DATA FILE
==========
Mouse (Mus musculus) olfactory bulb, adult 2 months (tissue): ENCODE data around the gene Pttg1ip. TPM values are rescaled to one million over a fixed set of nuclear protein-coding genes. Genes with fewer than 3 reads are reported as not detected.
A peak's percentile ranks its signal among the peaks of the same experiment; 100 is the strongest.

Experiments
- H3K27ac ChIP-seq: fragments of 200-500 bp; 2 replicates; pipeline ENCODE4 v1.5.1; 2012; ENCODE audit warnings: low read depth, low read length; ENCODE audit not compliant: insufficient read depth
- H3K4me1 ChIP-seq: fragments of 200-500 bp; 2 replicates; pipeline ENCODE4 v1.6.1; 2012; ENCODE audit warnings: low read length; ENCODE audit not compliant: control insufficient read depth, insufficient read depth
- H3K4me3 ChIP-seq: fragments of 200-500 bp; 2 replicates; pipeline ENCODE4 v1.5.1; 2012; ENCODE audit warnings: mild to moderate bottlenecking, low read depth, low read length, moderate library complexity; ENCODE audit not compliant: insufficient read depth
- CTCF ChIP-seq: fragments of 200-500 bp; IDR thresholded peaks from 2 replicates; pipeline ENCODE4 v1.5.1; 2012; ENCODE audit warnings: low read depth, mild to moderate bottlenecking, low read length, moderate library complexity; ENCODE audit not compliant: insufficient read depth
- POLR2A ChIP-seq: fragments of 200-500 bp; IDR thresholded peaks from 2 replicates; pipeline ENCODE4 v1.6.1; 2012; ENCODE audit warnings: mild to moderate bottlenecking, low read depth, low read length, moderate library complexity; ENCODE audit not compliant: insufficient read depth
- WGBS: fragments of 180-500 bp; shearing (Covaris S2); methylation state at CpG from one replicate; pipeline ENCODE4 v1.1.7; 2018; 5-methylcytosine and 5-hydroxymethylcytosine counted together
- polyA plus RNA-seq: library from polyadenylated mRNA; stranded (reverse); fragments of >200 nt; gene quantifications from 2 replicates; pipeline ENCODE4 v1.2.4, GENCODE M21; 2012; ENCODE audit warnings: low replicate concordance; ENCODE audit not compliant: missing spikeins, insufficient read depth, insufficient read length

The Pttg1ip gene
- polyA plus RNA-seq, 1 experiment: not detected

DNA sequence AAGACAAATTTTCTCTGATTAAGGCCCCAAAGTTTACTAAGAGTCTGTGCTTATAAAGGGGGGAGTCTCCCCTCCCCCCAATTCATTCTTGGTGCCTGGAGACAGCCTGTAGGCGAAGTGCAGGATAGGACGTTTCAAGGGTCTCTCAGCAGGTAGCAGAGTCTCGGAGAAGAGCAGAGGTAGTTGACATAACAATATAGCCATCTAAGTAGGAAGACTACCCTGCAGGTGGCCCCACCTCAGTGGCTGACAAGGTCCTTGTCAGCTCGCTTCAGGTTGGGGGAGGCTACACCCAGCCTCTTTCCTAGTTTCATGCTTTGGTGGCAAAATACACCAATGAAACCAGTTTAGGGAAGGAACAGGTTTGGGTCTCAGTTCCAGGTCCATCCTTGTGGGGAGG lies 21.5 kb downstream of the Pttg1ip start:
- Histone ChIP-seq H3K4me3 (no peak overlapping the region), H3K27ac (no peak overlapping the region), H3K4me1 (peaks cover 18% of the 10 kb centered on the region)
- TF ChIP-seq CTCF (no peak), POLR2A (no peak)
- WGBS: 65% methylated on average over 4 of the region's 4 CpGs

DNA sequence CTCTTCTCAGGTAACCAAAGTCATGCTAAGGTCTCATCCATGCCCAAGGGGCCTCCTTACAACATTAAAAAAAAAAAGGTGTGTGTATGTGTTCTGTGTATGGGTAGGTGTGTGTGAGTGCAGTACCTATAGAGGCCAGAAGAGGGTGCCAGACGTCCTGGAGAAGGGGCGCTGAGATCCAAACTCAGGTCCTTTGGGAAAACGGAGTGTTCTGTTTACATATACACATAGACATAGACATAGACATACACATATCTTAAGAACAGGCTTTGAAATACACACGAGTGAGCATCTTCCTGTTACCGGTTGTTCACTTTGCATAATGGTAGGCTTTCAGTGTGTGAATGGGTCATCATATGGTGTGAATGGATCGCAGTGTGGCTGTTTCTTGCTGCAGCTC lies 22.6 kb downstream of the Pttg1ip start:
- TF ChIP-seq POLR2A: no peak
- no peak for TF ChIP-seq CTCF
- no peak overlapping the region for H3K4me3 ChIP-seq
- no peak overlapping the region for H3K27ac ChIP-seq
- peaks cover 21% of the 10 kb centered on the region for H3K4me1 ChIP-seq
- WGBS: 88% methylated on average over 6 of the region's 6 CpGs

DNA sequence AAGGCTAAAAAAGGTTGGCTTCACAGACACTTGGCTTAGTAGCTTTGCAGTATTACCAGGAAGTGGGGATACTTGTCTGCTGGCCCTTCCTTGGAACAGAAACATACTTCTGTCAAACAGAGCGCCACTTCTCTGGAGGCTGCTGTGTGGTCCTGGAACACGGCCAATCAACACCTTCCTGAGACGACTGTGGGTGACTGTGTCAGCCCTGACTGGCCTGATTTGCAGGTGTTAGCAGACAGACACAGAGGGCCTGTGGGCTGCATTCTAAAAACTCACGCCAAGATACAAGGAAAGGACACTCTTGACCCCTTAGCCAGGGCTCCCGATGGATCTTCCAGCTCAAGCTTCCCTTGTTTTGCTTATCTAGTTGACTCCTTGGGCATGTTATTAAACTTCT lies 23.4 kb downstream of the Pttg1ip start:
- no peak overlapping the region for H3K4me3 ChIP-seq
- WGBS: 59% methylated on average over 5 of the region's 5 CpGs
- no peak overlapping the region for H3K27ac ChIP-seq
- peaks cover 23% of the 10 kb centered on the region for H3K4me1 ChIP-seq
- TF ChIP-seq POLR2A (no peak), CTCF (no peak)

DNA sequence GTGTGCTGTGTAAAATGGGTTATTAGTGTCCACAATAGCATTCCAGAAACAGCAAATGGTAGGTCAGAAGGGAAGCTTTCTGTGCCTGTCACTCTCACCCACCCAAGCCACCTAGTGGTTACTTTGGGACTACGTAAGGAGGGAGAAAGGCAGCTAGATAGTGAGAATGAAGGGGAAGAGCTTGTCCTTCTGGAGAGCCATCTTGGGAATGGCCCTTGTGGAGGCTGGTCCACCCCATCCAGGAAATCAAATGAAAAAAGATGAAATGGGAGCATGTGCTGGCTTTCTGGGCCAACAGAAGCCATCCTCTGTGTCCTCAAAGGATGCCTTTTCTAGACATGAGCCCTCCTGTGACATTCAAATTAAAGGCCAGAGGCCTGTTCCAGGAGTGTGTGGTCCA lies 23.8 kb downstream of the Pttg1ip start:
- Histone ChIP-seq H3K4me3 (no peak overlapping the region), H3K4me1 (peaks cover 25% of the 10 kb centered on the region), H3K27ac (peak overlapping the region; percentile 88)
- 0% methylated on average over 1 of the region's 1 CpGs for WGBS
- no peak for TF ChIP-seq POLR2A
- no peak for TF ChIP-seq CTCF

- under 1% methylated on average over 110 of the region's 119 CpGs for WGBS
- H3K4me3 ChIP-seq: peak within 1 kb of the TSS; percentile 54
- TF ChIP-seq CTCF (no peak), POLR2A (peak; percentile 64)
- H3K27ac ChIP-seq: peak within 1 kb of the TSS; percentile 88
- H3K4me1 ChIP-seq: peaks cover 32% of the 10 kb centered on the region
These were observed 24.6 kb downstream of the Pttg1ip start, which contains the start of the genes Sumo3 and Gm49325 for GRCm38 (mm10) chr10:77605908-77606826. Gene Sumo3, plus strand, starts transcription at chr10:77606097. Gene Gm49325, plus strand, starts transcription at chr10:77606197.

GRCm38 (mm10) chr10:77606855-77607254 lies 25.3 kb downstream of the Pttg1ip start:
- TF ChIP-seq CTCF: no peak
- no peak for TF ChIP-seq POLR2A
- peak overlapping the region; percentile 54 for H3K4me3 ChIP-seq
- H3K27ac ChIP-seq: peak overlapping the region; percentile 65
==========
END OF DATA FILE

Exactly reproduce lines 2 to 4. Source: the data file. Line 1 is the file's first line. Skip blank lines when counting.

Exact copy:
A peak's percentile ranks its signal among the peaks of the same experiment; 100 is the strongest.

Experiments
- H3K27ac ChIP-seq: fragments of 200-500 bp; 2 replicates; pipeline ENCODE4 v1.5.1; 2012; ENCODE audit warnings: low read depth, low read length; ENCODE audit not compliant: insufficient read depth